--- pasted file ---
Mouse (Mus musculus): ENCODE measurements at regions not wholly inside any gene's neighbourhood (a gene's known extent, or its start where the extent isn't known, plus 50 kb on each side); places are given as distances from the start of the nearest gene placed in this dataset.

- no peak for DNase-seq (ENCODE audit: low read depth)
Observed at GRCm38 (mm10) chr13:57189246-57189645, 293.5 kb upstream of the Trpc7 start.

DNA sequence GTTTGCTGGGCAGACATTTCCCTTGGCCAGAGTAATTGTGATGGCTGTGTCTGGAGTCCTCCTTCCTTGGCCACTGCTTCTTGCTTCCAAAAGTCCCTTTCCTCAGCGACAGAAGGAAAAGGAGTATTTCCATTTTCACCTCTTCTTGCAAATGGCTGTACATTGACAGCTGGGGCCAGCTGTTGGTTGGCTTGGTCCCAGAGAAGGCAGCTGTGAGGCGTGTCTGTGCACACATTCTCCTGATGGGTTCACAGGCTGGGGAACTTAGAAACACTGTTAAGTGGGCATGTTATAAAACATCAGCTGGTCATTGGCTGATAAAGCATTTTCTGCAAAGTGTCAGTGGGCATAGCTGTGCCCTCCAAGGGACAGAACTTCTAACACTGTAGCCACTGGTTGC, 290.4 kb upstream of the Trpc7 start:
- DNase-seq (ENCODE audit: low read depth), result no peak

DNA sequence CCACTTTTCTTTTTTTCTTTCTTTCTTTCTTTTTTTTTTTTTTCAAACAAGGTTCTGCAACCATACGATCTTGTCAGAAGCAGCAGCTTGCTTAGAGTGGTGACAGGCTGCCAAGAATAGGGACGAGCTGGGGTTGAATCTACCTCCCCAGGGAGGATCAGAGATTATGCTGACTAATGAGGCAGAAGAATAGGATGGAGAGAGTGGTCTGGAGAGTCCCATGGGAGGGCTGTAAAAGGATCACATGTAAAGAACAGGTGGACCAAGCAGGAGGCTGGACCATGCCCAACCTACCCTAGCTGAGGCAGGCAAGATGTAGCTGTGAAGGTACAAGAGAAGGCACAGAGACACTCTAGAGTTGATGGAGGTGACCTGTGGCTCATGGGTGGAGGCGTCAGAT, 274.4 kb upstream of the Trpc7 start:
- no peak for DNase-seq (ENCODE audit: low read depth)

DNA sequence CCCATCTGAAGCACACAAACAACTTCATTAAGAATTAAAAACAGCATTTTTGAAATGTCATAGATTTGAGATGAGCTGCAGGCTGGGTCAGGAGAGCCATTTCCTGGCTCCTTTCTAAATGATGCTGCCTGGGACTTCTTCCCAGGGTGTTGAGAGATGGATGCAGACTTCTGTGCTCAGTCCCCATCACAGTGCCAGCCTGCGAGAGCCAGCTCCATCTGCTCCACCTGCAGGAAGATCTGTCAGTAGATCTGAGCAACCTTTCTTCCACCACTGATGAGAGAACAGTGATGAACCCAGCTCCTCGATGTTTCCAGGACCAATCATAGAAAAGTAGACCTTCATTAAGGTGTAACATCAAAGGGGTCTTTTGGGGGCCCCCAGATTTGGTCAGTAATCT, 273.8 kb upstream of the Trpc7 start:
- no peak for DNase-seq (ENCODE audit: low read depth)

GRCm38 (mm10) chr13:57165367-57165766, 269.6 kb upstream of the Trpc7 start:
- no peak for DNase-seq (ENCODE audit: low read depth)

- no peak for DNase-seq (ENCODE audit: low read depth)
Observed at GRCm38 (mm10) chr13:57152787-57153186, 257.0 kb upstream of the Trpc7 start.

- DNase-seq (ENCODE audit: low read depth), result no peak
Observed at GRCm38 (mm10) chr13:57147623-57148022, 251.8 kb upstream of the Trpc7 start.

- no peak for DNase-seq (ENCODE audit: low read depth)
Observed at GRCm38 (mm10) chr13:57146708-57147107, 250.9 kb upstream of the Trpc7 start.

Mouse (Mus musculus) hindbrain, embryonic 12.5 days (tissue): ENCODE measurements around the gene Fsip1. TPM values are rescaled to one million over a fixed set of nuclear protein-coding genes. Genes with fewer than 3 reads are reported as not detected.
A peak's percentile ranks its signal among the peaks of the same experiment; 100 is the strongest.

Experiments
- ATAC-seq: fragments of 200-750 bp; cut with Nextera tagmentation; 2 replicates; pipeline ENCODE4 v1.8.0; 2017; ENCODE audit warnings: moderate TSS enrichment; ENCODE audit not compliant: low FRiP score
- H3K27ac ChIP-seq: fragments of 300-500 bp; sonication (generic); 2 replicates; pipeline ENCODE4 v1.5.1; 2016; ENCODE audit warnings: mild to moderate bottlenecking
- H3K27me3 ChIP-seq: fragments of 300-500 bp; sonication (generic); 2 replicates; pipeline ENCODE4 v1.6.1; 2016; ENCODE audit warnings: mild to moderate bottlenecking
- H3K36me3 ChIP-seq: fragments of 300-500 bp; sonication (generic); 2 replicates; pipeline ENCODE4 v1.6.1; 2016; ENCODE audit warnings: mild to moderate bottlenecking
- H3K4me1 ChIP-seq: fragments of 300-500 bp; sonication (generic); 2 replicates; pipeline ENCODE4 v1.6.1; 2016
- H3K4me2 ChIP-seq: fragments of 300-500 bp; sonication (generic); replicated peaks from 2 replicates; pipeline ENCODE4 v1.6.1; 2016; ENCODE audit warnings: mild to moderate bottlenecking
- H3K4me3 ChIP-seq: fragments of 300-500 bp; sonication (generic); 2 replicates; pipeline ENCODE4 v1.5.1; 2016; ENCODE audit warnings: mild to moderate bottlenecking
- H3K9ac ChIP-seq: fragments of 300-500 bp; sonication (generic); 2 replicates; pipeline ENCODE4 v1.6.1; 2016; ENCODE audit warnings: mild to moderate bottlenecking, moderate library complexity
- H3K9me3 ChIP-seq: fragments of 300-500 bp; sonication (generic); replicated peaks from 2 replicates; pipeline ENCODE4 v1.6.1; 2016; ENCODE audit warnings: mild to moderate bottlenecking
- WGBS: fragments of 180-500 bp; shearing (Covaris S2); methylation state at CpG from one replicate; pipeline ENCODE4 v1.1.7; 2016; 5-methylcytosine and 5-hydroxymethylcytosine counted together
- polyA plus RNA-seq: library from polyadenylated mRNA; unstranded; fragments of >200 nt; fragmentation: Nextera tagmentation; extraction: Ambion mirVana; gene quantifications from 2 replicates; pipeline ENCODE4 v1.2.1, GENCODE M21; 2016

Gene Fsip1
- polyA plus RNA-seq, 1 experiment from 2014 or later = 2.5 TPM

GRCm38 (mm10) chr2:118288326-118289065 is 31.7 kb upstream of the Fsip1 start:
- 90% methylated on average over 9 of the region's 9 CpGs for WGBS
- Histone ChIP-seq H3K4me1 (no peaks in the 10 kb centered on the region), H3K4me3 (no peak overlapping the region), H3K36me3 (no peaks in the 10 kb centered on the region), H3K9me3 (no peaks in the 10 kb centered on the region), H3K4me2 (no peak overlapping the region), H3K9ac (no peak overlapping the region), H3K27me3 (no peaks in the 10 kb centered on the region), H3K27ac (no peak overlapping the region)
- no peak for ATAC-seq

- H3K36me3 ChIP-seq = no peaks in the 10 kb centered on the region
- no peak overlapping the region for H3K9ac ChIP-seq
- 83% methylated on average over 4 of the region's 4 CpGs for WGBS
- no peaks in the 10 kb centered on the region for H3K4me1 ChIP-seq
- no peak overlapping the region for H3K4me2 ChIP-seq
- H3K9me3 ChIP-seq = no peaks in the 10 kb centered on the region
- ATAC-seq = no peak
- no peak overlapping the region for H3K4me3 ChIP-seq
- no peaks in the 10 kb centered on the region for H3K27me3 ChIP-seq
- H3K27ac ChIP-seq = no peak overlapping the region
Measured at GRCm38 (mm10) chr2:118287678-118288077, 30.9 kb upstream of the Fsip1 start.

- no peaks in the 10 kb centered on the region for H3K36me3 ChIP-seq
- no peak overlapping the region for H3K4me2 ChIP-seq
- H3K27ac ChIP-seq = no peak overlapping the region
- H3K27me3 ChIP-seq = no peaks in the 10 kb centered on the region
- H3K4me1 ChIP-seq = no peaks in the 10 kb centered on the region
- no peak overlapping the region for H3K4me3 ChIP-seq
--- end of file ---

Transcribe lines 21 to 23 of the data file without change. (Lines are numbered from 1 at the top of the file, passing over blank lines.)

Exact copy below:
- ATAC-seq: fragments of 200-750 bp; cut with Nextera tagmentation; 2 replicates; pipeline ENCODE4 v1.8.0; 2017; ENCODE audit warnings: moderate TSS enrichment; ENCODE audit not compliant: low FRiP score
- H3K27ac ChIP-seq: fragments of 300-500 bp; sonication (generic); 2 replicates; pipeline ENCODE4 v1.5.1; 2016; ENCODE audit warnings: mild to moderate bottlenecking
- H3K27me3 ChIP-seq: fragments of 300-500 bp; sonication (generic); 2 replicates; pipeline ENCODE4 v1.6.1; 2016; ENCODE audit warnings: mild to moderate bottlenecking